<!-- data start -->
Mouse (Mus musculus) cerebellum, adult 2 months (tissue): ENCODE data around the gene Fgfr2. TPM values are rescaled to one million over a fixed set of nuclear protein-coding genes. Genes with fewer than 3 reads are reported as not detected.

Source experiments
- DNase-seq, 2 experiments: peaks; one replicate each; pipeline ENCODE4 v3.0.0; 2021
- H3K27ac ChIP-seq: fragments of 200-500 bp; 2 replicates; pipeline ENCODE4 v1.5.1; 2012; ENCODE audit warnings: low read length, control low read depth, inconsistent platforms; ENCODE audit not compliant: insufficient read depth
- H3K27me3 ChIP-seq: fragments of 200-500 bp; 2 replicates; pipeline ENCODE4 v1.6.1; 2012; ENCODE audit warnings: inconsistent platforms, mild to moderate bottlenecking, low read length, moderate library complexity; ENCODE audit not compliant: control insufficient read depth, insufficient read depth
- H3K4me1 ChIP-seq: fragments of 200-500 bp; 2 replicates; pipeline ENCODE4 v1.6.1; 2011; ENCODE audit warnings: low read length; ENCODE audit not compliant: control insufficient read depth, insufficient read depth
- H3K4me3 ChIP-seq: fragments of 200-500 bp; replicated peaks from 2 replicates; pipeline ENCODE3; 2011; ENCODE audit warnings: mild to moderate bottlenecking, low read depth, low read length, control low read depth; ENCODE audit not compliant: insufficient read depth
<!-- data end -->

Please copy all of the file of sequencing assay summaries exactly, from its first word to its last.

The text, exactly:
Mouse (Mus musculus) cerebellum, adult 2 months (tissue): ENCODE data around the gene Fgfr2. TPM values are rescaled to one million over a fixed set of nuclear protein-coding genes. Genes with fewer than 3 reads are reported as not detected.

Source experiments
- DNase-seq, 2 experiments: peaks; one replicate each; pipeline ENCODE4 v3.0.0; 2021
- H3K27ac ChIP-seq: fragments of 200-500 bp; 2 replicates; pipeline ENCODE4 v1.5.1; 2012; ENCODE audit warnings: low read length, control low read depth, inconsistent platforms; ENCODE audit not compliant: insufficient read depth
- H3K27me3 ChIP-seq: fragments of 200-500 bp; 2 replicates; pipeline ENCODE4 v1.6.1; 2012; ENCODE audit warnings: inconsistent platforms, mild to moderate bottlenecking, low read length, moderate library complexity; ENCODE audit not compliant: control insufficient read depth, insufficient read depth
- H3K4me1 ChIP-seq: fragments of 200-500 bp; 2 replicates; pipeline ENCODE4 v1.6.1; 2011; ENCODE audit warnings: low read length; ENCODE audit not compliant: control insufficient read depth, insufficient read depth
- H3K4me3 ChIP-seq: fragments of 200-500 bp; replicated peaks from 2 replicates; pipeline ENCODE3; 2011; ENCODE audit warnings: mild to moderate bottlenecking, low read depth, low read length, control low read depth; ENCODE audit not compliant: insufficient read depth